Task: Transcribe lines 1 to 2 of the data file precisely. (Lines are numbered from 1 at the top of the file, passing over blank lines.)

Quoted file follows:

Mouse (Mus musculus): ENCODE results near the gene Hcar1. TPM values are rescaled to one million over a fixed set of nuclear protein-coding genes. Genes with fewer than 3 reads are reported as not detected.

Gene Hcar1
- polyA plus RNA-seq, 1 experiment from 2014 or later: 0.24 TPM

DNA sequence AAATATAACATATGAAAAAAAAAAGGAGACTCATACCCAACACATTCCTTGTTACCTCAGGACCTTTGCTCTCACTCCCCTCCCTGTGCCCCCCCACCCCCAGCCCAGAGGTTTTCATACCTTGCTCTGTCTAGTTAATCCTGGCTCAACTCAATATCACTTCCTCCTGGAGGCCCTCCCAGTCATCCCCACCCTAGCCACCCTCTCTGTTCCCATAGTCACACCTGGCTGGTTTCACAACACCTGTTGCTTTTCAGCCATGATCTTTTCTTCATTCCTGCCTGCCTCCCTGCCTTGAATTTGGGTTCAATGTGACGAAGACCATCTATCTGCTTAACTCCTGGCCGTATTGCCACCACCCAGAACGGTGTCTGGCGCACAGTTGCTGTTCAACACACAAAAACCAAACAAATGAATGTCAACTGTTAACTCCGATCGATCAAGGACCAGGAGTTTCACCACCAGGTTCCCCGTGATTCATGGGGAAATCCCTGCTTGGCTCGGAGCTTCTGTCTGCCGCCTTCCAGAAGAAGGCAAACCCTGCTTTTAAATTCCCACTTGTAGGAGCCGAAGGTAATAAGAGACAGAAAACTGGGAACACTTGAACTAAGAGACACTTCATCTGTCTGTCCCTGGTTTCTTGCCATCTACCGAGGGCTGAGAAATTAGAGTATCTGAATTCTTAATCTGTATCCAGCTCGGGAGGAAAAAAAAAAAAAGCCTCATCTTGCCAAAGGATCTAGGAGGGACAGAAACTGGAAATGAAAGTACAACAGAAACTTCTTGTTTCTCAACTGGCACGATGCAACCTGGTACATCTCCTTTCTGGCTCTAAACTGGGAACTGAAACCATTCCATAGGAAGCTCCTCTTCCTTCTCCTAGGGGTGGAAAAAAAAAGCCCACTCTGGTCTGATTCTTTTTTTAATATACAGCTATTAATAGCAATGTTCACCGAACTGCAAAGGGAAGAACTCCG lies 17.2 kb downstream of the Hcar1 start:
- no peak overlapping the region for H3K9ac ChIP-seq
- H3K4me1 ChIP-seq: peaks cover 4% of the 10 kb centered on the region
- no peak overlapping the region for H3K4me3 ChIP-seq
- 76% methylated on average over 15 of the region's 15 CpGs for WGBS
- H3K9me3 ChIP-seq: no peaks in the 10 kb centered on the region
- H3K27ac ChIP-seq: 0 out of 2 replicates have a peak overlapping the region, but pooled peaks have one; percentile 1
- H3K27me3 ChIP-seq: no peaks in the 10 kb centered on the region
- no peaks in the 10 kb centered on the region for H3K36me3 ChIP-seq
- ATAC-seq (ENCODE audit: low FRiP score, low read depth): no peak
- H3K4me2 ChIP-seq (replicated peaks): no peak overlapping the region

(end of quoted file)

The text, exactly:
Mouse (Mus musculus): ENCODE results near the gene Hcar1. TPM values are rescaled to one million over a fixed set of nuclear protein-coding genes. Genes with fewer than 3 reads are reported as not detected.

Gene Hcar1